If a homeowner has experienced a significant depreciation in the value of their home in the past couple of years, the affected homeowner should AUTOMATICALLY be eligible for a home loan modification without it triggering a parallel foreclosure by banks such as Chase Bank.
As the percentage of a home's depreciation increases, the lower the interest rate the home owner can be offered for their home loan modification.

The usefulness of this idea is boundless. If the banks choose to claim that a customer's home has not lost much value, then the banks should make a home equity line available on the home in line with the minimal loss in value that they think the house has depreciated.
If the bank agrees that the home has devalued significantly, then the homeowner benefits by getting a super nice interest rate on their home loan in exchange for the loss of home equity. The homeowner and the banks are protected no matter which route is taken!
If the bank believes a home has not lost that much home equity value but is also worried about a homeowner taking the home equity line and skipping town, just limit the amount the homeowner can take out every month to a relatively small percentage of the entire equity line. Just limit equity line withdrawals at around 3 to 4 percent of the total they are eligible to borrow.

Since the homeowner's loan is being modified based on home depreciation and home depreciation only, the homeowner cannot be suspected of trying to scam the system so there is no need to file parallel foreclosure papers for the home loan remodification.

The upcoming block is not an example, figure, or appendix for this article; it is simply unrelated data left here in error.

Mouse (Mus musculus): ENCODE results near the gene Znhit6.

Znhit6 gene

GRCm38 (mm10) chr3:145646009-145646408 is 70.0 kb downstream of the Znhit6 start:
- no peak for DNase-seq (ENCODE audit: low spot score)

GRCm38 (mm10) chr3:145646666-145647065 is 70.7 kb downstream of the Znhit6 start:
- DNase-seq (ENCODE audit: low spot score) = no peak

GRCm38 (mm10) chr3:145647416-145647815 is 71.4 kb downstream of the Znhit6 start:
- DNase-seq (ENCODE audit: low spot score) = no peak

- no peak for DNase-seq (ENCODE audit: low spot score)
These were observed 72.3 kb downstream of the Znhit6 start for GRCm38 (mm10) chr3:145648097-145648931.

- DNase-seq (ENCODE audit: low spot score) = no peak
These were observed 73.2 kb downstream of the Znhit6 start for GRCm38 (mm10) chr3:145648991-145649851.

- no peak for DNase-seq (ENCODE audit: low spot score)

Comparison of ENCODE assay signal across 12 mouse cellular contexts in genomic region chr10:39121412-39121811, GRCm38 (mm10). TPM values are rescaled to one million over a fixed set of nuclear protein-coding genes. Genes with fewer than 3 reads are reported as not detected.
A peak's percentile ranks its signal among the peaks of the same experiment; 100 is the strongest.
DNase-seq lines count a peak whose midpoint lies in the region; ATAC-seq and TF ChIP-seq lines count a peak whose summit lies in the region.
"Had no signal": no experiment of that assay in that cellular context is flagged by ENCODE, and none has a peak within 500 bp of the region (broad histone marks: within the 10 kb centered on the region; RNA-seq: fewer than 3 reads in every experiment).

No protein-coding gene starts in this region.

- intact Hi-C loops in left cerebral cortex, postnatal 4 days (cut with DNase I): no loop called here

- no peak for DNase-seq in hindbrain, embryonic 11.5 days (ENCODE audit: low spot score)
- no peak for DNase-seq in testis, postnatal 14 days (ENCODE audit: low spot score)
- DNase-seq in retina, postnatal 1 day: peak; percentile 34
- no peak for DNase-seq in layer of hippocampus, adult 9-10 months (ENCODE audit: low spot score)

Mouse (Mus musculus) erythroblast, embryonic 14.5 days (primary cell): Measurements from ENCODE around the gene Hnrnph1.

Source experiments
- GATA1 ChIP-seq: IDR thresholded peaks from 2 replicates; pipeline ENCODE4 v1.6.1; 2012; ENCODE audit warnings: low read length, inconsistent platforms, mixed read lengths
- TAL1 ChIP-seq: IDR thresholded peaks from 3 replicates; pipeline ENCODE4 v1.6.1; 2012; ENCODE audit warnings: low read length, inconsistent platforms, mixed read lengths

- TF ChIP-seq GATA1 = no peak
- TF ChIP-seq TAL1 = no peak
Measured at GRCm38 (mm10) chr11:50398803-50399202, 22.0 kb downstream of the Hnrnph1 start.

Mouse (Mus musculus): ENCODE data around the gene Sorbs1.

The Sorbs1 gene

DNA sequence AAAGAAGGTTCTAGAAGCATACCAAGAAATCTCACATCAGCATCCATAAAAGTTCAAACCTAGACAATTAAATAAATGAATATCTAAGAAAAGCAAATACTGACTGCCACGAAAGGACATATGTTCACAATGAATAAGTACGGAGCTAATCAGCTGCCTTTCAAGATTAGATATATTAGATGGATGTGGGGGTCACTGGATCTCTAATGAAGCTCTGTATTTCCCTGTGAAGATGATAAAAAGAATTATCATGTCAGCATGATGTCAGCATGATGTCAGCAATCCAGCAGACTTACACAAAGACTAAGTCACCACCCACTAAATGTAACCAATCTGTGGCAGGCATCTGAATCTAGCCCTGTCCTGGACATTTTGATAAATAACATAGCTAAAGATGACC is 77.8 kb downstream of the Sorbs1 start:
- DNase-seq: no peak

Home Depreciation Loan Modifications become a win win for EVERYBODY! Lower banking costs are required to process the Home Depreciation Loan Modification, and surreptitious behavior by the banks involving parallel foreclosures can be greatly mitigated.
Homeowners either get a more generous home equity line to borrow from if the banks want to claim there has not been as large a depreciation in the home as the homeowner is claiming, OR if the banks are claiming a higher depreciation than the homeowner believes is accurate, the homeowner gets an even more attractive home loan modification on their existing home loan!

I believe this idea I am presenting is a direct result of all the contemplating I have done for my book, the Cat Who Ate Chase Bank. I think this idea could be fast tracked and end the acrimonious situation that presently exists between banks such as Chase Bank and home owners wanting to renegotiate their home mortgages.

What do you think?

Alessandro Machi also collects not so nice stories about Chase bank at the following blogs, The Cat Who Ate Chase Bank, Daily-Protest, Bloggers Against Chase Bank, and Robots Against Chase.

Article update - (Thursday, Nov. 26, 2009) Parallel Foreclosures can eventually lead to law enforcement being used to forcibly move people out of their homes even without a judge having ever been involved!
Banks using Police Officers with guns without a judge to make sure everything has been handled fairly and ethically, we can do better than that, no ???

3 comments: